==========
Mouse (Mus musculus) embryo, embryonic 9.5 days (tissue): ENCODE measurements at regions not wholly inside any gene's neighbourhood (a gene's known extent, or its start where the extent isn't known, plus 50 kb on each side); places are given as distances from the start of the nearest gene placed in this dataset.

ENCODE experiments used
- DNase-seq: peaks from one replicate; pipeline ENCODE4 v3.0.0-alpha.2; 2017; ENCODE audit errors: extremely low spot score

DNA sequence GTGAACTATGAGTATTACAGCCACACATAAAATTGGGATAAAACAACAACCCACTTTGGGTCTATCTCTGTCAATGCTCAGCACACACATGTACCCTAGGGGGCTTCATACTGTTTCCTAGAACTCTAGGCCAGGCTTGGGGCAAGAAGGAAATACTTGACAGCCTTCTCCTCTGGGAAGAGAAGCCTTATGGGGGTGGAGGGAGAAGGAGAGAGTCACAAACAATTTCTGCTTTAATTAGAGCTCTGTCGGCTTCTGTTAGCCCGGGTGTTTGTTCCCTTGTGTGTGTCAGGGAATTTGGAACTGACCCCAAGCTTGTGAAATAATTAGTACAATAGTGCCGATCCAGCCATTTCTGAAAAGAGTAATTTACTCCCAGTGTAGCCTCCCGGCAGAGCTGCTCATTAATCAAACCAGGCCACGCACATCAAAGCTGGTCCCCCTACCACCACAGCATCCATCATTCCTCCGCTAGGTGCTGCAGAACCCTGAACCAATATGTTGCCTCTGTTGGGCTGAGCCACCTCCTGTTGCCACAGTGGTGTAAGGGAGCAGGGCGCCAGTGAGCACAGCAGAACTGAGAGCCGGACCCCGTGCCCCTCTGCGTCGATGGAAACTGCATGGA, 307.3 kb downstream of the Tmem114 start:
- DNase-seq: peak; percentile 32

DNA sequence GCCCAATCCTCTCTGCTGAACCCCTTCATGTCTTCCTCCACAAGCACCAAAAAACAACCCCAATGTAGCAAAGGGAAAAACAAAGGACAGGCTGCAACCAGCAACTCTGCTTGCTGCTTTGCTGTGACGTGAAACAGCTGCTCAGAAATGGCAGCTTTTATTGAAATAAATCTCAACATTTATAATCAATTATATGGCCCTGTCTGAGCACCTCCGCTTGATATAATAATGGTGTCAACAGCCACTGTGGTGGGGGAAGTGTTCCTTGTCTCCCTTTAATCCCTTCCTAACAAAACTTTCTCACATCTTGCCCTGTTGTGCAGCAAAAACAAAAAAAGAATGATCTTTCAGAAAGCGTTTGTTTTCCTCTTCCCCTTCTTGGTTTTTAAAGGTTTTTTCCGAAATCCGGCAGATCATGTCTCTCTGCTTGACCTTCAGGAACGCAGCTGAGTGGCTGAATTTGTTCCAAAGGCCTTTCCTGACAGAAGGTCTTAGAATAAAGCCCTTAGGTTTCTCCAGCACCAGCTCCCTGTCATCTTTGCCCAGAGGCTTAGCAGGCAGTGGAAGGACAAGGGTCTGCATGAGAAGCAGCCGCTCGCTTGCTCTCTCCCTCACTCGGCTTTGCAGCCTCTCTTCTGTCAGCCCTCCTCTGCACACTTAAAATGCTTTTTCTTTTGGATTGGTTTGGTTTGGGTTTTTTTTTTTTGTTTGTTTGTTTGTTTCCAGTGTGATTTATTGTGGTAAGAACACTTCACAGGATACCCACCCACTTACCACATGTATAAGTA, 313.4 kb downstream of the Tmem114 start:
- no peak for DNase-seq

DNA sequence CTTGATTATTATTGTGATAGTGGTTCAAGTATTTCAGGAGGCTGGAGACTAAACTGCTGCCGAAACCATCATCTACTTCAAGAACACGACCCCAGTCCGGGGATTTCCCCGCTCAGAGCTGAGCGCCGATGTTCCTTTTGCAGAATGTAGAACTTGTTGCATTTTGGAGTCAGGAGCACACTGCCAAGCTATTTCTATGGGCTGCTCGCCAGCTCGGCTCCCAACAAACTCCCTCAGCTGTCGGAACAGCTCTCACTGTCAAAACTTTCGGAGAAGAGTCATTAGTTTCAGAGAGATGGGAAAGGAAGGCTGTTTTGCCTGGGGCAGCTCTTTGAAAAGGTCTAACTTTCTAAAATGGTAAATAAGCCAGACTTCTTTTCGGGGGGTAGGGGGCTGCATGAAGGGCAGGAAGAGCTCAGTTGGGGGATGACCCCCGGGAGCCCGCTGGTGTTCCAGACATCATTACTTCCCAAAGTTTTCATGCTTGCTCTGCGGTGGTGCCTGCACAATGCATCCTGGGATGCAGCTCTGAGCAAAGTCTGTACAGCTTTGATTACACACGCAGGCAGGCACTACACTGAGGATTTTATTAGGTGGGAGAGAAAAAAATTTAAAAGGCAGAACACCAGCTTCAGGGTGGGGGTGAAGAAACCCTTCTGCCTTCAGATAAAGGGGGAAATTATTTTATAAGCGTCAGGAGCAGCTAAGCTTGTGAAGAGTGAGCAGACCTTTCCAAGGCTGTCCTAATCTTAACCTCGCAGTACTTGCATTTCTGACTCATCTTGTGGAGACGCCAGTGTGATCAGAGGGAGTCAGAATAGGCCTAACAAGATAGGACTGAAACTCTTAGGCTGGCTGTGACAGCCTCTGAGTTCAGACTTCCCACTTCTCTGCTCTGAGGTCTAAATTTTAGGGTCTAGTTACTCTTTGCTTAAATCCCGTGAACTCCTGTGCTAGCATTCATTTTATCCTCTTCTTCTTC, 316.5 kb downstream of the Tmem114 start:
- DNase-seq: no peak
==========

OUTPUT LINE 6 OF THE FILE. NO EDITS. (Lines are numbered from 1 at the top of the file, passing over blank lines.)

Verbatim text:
DNA sequence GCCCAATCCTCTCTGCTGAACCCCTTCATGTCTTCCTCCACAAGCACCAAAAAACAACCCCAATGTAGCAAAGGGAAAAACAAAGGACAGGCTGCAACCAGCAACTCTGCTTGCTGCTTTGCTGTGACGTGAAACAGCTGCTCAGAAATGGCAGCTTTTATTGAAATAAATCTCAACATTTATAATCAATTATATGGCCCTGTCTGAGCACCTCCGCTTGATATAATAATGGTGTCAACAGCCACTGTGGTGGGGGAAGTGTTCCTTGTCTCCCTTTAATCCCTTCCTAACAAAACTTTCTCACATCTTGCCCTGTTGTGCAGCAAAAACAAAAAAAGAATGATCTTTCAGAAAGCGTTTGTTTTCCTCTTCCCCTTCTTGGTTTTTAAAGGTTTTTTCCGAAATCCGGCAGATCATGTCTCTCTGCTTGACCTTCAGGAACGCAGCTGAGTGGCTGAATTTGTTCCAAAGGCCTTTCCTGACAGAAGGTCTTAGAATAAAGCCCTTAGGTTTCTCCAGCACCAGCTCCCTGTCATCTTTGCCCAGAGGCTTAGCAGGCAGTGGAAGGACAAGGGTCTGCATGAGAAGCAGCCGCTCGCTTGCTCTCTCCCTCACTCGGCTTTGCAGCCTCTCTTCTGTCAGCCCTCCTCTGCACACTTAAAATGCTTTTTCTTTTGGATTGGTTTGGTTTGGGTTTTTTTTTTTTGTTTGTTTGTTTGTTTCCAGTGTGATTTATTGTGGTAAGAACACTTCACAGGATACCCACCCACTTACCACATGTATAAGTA, 313.4 kb downstream of the Tmem114 start: